(Bloomberg) -- Blackstone Group LP, the largest manager of alternative assets such as private equity and real estate, doubled first-quarter earnings as assets swelled past $300 billion for the first time.
Economic net income, a measure of earnings excluding some costs, rose to a record $1.62 billion, or $1.37 a share, from $813.9 million, or 70 cents, a year earlier, the New York-based firm said today in a statement. Analysts had estimated the firm would earn $1.03 a share, according to the average of 14 estimates in a Bloomberg survey.
Run by billionaire Steve Schwarzman, who co-founded the firm in 1985, Blackstone has sidestepped much of the fallout from slumping oil prices. Its real estate unit, already the biggest of its kind, has raised almost $15 billion in just four months for a new fund. Last week, it led a deal to buy $23 billion in assets from General Electric Co., the largest real estate transaction since the crisis.
Blackstone “has massive scale, an informational advantage and deeper pockets” than peers, said Stephen Ellis, an analyst with Morningstar Inc. in Chicago. “Real estate is going gangbusters.”
Assets under management rose to $310 billion from $290 billion at the end of last year. Its closest competitor, Carlyle Group LP, oversaw $194.5 billion at the end of last year.
Blackstone reported earnings before the start of regular trading in New York. Its shares rose 4 percent to $42.66 at 7:43 a.m. in pre-market trading.
The stock has rallied 21 percent this year as most of its peers have declined. KKR & Co. is down 1.2 percent, Apollo Global Management LLC has lost 7 percent. Carlyle has gained 3 percent.
Blackstone’s market capitalization, at $46.7 billion, exceeds the combined value of Carlyle, KKR, Apollo and Fortress Investment Group LLC.
Much of Blackstone’s dominance reflects the growth of its real estate group, which reported a 99 percent jump in profit from a year earlier. The unit last week spotlighted its clout when it teamed with Wells Fargo & Co. to buy office buildings and other properties from GE in the biggest real estate purchase for Blackstone since its $26 billion takeover of Hilton Worldwide Holdings Inc. in 2007.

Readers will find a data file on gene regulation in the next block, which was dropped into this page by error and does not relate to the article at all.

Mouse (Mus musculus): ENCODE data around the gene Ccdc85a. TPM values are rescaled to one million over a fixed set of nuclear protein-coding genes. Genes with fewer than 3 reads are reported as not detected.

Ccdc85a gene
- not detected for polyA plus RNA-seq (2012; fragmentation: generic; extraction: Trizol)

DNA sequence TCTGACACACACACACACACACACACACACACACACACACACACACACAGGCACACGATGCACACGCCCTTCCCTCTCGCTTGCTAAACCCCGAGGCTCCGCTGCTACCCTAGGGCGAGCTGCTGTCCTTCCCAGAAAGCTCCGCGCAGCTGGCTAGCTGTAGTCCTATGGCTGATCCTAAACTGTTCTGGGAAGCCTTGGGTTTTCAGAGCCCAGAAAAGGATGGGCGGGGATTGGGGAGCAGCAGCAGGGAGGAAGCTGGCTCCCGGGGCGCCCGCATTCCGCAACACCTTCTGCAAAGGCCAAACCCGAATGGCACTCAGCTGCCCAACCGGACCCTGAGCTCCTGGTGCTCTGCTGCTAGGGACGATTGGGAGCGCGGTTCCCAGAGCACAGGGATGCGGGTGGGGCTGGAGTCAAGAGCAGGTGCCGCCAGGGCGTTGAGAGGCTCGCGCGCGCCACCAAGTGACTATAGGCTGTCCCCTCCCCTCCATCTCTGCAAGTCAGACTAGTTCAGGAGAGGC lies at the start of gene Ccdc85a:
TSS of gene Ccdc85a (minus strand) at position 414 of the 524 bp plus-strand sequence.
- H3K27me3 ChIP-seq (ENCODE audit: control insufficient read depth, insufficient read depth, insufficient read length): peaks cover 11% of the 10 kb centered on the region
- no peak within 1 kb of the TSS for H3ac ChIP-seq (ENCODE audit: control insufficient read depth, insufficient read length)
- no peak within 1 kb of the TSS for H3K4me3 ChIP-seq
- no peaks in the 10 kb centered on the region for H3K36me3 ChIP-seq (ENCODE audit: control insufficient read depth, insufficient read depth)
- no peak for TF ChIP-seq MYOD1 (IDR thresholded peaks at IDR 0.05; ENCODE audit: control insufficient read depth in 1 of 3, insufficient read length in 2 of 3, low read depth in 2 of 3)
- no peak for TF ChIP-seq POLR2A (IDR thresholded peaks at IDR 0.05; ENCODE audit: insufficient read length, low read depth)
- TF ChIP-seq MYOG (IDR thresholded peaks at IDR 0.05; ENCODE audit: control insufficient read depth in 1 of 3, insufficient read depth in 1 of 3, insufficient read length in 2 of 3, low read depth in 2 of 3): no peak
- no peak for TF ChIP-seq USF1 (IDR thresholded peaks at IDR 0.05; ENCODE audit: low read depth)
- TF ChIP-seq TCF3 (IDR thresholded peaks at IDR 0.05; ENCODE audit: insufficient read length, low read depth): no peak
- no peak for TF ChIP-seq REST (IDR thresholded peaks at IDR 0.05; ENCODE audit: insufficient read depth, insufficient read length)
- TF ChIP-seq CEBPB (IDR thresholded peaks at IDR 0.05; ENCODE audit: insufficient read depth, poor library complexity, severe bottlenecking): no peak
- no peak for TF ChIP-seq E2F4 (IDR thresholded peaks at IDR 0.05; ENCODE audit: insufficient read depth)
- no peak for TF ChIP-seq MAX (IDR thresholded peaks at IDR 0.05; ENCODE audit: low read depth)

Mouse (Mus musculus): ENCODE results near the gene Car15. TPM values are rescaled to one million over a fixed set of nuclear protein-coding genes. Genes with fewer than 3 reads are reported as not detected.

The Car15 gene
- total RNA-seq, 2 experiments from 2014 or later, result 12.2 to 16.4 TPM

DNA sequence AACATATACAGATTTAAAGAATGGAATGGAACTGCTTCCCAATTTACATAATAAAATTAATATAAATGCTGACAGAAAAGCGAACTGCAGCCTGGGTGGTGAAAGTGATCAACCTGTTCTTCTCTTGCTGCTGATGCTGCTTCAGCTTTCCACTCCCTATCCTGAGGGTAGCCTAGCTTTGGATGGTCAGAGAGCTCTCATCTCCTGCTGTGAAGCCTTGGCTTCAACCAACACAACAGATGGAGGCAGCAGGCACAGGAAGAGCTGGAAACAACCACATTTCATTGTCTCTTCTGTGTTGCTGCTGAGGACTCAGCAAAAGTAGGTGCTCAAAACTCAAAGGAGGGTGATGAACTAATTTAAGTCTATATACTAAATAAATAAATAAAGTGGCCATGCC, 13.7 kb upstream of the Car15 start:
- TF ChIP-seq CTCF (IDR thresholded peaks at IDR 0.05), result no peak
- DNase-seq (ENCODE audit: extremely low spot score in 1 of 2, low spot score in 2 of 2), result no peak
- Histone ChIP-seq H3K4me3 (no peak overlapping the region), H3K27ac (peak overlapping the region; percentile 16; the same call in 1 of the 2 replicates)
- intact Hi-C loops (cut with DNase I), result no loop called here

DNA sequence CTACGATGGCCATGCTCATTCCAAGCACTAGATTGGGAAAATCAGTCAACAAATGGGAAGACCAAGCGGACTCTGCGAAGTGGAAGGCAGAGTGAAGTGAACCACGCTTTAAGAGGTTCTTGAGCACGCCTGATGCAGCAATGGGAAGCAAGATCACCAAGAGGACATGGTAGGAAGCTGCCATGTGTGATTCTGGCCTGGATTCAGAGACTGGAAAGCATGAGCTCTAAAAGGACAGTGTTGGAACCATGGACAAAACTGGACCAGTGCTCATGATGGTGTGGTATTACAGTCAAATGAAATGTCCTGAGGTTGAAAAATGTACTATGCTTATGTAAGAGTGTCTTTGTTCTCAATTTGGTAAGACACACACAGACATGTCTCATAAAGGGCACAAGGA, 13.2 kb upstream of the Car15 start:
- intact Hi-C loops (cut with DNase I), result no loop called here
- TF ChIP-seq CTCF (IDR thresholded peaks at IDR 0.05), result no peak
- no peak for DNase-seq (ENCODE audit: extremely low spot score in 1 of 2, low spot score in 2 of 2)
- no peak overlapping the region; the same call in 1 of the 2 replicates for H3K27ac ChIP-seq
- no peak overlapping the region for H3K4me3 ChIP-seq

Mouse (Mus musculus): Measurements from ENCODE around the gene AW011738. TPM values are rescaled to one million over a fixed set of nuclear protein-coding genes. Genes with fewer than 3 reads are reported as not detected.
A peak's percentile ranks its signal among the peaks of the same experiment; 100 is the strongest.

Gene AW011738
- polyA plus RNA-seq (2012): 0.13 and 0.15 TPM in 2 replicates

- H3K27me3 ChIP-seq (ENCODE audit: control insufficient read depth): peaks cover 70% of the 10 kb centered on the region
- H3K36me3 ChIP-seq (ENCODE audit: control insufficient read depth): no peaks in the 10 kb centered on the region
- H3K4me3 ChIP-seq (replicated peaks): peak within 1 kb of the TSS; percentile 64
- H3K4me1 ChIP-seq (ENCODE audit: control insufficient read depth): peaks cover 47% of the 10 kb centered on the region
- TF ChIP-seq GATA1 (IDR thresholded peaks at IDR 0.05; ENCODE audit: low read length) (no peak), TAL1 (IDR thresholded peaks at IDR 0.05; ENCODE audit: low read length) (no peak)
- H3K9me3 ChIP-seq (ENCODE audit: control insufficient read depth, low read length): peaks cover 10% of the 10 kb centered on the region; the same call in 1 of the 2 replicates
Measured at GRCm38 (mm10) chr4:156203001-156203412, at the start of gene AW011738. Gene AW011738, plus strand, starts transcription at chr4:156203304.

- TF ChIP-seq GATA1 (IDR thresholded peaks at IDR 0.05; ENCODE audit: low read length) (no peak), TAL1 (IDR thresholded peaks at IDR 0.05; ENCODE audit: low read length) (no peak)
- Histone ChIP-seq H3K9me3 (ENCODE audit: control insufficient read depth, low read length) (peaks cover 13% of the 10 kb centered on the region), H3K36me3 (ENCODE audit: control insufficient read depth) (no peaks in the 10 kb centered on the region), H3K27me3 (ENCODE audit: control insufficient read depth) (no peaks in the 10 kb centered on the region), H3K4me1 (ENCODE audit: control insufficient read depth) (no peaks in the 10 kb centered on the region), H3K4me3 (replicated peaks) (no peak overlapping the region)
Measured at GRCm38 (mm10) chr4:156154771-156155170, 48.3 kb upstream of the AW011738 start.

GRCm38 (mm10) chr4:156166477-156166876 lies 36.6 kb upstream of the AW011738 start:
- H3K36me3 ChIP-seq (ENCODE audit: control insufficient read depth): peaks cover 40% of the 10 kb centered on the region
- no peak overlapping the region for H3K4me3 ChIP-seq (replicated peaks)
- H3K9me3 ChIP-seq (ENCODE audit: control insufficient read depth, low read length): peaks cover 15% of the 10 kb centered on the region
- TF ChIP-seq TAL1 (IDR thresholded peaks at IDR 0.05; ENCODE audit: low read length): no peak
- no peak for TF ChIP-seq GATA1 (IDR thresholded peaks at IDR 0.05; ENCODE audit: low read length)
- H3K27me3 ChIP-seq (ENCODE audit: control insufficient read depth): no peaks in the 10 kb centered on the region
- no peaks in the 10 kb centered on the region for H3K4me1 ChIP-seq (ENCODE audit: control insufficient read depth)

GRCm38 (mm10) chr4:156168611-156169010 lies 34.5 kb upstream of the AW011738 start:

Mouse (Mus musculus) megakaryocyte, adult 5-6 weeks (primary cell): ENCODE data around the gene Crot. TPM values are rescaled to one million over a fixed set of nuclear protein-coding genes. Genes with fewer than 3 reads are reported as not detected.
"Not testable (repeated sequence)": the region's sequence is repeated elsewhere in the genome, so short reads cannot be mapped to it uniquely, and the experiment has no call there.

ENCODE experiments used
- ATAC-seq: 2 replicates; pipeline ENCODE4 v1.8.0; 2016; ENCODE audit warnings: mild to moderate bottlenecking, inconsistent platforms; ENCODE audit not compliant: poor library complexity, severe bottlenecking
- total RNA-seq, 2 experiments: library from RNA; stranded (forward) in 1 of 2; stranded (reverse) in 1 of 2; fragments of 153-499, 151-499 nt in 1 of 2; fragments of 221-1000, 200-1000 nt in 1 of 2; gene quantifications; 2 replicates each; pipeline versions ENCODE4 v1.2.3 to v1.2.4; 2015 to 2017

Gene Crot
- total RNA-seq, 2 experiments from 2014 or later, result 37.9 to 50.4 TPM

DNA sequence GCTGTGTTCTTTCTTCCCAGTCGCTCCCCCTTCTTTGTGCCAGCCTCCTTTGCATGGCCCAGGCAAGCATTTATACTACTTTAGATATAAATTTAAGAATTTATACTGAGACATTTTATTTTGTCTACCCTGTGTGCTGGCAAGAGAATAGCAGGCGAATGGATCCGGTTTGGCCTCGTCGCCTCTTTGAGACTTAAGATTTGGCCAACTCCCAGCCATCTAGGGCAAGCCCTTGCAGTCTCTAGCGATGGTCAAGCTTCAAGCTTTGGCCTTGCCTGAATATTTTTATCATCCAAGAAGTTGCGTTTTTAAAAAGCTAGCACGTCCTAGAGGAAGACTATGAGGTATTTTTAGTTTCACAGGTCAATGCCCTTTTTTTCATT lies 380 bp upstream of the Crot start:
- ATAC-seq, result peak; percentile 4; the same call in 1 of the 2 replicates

Hilton, which went public in 2013, is up 16 percent this year, elevating Blackstone’s gain in the deal to about $14.8 billion, the most ever in private equity.
After sales this year of warehouse owner IndCor Properties Inc., mall operator Kimstone and other holdings, Blackstone real estate chief Jon Gray -- widely viewed as Schwarzman’s eventual successor -- is gathering more investor capital. His newest fund, for which he’s gathered more than $14.5 billion so far, will be the largest real estate pool ever.
He’s putting money to work quickly. Last week, in addition to the GE pact, the group struck a deal to buy shopping-center owner Excel Trust Inc. for about $2 billion. In March it agreed to buy Chicago’s Willis Tower, the second-tallest building in the U.S., for $1.3 billion.
Blackstone’s role as the biggest private equity investor in the real estate industry may hurt the company in the event of a slowdown. Commercial-property prices have climbed about 7 percent past the prior boom’s peak, according to Moody’s Investors Service. The U.S. Federal Reserve may raise its benchmark interest rate later this year, which could hurt real estate along with other investment assets.
The private equity unit, which reported a 160 percent rise in earnings, is benefiting from performance fees earned from a $21.7 billion buyout pool it raised from 2005 to 2007. The fund, which struggled when the financial crisis dragged down holdings, crossed a return threshold in last year’s second quarter that’s allowing Blackstone to collect performance fees at an accelerated rate.
The group’s sales included shares of pharmaceutical company Catalent Inc., U.K.-based theme park operator Merlin Entertainments Plc, Pinnacle Foods Inc. and retailer Michaels Stores Inc. That division too is raising more money from investors, seeking at least $16 billion for its seventh buyout fund.
Blackstone’s credit group, GSO Capital Partners, posted a 3 percent decline in profit from a year ago. Earnings of its hedge fund unit fell 22 percent.